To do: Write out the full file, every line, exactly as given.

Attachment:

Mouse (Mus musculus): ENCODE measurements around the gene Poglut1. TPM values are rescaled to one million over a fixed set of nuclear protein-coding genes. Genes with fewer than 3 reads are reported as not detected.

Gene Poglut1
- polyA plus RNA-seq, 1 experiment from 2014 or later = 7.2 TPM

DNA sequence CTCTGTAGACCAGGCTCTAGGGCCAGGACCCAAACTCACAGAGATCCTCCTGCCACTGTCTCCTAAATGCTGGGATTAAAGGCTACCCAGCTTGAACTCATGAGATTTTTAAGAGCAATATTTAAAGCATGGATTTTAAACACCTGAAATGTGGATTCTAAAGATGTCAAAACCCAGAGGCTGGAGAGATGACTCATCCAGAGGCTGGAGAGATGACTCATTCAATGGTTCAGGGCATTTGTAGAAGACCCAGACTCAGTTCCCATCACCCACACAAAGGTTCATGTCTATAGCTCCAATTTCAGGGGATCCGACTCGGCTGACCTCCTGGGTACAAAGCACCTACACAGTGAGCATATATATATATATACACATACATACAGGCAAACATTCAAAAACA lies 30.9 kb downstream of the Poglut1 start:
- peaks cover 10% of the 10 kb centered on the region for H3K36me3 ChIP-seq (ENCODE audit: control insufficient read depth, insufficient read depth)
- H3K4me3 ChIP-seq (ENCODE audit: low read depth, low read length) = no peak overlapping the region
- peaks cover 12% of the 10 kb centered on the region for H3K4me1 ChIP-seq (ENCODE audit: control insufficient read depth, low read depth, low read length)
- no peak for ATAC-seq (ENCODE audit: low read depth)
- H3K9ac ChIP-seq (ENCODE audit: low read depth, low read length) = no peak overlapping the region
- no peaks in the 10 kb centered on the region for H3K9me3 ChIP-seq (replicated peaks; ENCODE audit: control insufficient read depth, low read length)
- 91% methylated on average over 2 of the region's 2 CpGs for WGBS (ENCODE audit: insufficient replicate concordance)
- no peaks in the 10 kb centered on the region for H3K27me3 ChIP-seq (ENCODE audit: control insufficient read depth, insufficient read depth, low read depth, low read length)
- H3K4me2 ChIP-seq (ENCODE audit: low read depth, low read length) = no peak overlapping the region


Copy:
Mouse (Mus musculus): ENCODE measurements around the gene Poglut1. TPM values are rescaled to one million over a fixed set of nuclear protein-coding genes. Genes with fewer than 3 reads are reported as not detected.

Gene Poglut1
- polyA plus RNA-seq, 1 experiment from 2014 or later = 7.2 TPM

DNA sequence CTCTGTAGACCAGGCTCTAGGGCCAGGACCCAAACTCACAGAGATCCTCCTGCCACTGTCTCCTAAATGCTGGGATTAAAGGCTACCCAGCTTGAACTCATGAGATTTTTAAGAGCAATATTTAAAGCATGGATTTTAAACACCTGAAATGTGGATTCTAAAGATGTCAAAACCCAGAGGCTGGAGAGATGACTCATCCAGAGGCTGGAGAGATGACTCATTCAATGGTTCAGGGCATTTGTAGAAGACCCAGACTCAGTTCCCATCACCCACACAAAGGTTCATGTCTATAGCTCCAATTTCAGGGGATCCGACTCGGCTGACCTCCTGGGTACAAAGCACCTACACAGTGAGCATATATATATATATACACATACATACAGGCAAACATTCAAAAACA lies 30.9 kb downstream of the Poglut1 start:
- peaks cover 10% of the 10 kb centered on the region for H3K36me3 ChIP-seq (ENCODE audit: control insufficient read depth, insufficient read depth)
- H3K4me3 ChIP-seq (ENCODE audit: low read depth, low read length) = no peak overlapping the region
- peaks cover 12% of the 10 kb centered on the region for H3K4me1 ChIP-seq (ENCODE audit: control insufficient read depth, low read depth, low read length)
- no peak for ATAC-seq (ENCODE audit: low read depth)
- H3K9ac ChIP-seq (ENCODE audit: low read depth, low read length) = no peak overlapping the region
- no peaks in the 10 kb centered on the region for H3K9me3 ChIP-seq (replicated peaks; ENCODE audit: control insufficient read depth, low read length)
- 91% methylated on average over 2 of the region's 2 CpGs for WGBS (ENCODE audit: insufficient replicate concordance)
- no peaks in the 10 kb centered on the region for H3K27me3 ChIP-seq (ENCODE audit: control insufficient read depth, insufficient read depth, low read depth, low read length)
- H3K4me2 ChIP-seq (ENCODE audit: low read depth, low read length) = no peak overlapping the region